I really feel for Southwest Airlines’ (SWA) passengers, gate agents, flight attendants and baggage handlers as this complete meltdown couldn’t have come at a worse time. There are a lot of factors as to why it happened including the weather, mismanagement, and old software but that’s another story: Here’s what stranded Southwest Airlines passengers should do.
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Heck, when pilots and flight attendants can’t get through to their own airline’s operations team and have to sleep on an airport floor or pay for a hotel room themselves, then you know things are bad. It’s going to be days, if not weeks, before the airline resumes normal operations. And for this mayhem to happen over the holidays and when there are so many viruses around, it just doesn’t look good on the part of the executive team. But I’m not here to point fingers, I’m just here to try and help stranded passengers get home to their families or jobs. Here are my 10 quick tips for Southwest Airlines passengers:
1. Book another airline
If you really need to get somewhere, try and book a seat on another carrier. It will cost you since prices are high and SWA probably won’t reimburse you since they don’t have an interline agreement, which allows airlines to put you on another carrier. The good news is that American Airlines (AA) just stated in a tweet: “We’re doing our part to help get people where they need to be and we’re putting a cap on fares for select cities.” But one user showed the prices are still high.
We’re doing our part to help get people where they need to be and we’re putting a cap on fares for select cities.
— americanair (@AmericanAir) December 28, 2022
2. Call Southwest’s international agents
If you didn’t book your ticket via a good travel agent (they will do the dirty work for you) and you can’t get through to an agent, then try calling Southwest’s international call centers. If you use Skype, it won’t cost as much and the wait time should be significantly less. Here’s the list.
3. Do your research
If you do get through to an agent, don’t rely on them to give you the best flight options. Do your research and find a flight that has space and that you want. It will not only speed things up for everyone but you won’t have to settle for the first thing the antiquated software offers you.
4. Save receipts
Save your receipts for hotel, food, transportation – especially if you’re in the middle of making a connection or waiting for your return flight home. Southwest is now saying, “If you have been impacted by a flight cancellation or significant flight delay between December 24, 2022, and January 2, 2023, you may submit receipts for consideration via Email Us on Southwest.com. We will honor reasonable requests for reimbursement for meals, hotel, and alternate transportation.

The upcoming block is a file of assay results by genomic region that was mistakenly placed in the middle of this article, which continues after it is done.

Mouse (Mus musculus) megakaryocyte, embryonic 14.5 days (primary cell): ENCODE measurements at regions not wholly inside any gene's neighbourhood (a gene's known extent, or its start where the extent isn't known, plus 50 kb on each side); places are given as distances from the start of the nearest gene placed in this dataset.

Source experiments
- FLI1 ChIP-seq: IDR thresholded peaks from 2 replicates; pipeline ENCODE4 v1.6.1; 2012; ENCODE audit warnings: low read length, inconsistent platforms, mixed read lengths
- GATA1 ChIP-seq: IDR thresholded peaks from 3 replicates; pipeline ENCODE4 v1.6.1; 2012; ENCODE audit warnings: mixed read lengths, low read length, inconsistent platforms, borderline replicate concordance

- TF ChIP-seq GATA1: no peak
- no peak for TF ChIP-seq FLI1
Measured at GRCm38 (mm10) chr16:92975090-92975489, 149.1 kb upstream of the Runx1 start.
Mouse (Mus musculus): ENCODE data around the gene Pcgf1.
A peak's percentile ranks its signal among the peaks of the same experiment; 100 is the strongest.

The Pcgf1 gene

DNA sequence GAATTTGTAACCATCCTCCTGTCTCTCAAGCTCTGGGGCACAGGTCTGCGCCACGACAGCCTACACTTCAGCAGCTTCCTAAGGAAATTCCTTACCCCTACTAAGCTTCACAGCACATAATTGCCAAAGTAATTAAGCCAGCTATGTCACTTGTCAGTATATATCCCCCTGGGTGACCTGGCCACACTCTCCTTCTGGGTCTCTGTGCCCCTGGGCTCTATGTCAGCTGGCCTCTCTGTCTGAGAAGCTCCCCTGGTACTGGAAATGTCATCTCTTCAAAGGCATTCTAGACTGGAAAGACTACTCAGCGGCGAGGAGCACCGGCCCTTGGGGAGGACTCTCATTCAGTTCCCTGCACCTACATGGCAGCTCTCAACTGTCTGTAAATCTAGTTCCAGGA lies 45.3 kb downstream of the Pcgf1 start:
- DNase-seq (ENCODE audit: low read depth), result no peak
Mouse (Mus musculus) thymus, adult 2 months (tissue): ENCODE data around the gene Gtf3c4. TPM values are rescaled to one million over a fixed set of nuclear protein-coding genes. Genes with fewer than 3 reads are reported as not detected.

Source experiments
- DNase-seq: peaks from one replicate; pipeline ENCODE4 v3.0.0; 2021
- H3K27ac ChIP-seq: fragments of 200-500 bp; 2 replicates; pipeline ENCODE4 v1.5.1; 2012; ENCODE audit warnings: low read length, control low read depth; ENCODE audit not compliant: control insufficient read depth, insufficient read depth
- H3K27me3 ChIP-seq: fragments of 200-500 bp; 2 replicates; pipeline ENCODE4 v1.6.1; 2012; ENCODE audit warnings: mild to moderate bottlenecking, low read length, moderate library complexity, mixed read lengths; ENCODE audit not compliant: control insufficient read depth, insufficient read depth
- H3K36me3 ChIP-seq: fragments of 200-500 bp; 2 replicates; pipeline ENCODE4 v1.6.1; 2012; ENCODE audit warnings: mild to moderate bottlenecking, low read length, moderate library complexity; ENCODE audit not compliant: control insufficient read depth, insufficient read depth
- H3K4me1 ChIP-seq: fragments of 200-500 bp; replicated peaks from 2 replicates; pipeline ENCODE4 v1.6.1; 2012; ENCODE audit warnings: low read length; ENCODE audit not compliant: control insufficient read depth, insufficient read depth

This comes after pressure from the DOT Secretary Pete Buttigieg who was on network news earlier today and tweeted his segment along with: “Southwest passengers have experienced unacceptable disruptions and customer service conditions. I have made clear to their executives that our department will hold Southwest accountable for making things right with their customers and employees.”
5. File a complaint with the DOT
If SWA doesn’t reimburse you (give them a few weeks), then file a complaint with the DOT. They tweeted this earlier today: “If you are experiencing difficulties in your travel, you can visit our Office of Aviation Consumer Protection’s website to learn more about your rights and file a complaint if needed.”
If you are experiencing difficulties in your travel, you can visit our Office of Aviation Consumer Protection’s website to learn more about your rights and file a complaint if needed: https://t.co/NM286CEShz
— TransportationGov (@USDOT) December 27, 2022
6. Rent a car or take the train
If you really have to get somewhere and all the flights on other airlines are sold out, then try renting a car or taking the train, an often overlooked option.
If the rental cars are sold out or are too expensive, ask other passengers on your flight if they’re interested in carpooling. It’s happened multiple times this week, including when these four strangers drove from Tampa to Cleveland together.
8. Don’t check a bag
If you’ve seen those crazy images of checked baggage piling up at airports, then you shouldn’t need me to tell you not to check a bag. If you’re already on a trip, then ship your old clothes home via ground; FedEx and UPS offer reasonable rates as long as you’re traveling domestic. But be sure to carry on all your valuables and medications and pack a set of warm clothes and a couple of outfits in your carry-on, just in case you get stranded again. If you must check a bag, then pop an Apple AirTag or Samsung SmartTag if you use Android in it so you can track it.
9. Help other travelers out
There’s a story circulating about a teacher facing an ‘armageddon of luggage’ at Tampa International Airport the day after Christmas. She sent text messages to the phone numbers on the baggage tags to reunite holiday travelers with their missing bags. It’s brilliant, helpful and what a way to pass all that time waiting.
10. Be extra nice
Just remember: You catch more flies with honey than vinegar. I’m always nice but especially to airline employees since they can make or break your trip. It’s not their fault that airline executives haven’t updated their software and have totally mismanaged operations. They’d rather be home too with their loved ones so be happy they’re actually showing up to work, unlike a lot of SWA employees.
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Editorial Note: The editorial content on this page is not provided by any bank, credit card issuer, airlines or hotel chain, and has not been reviewed, approved or otherwise endorsed by any of these entities.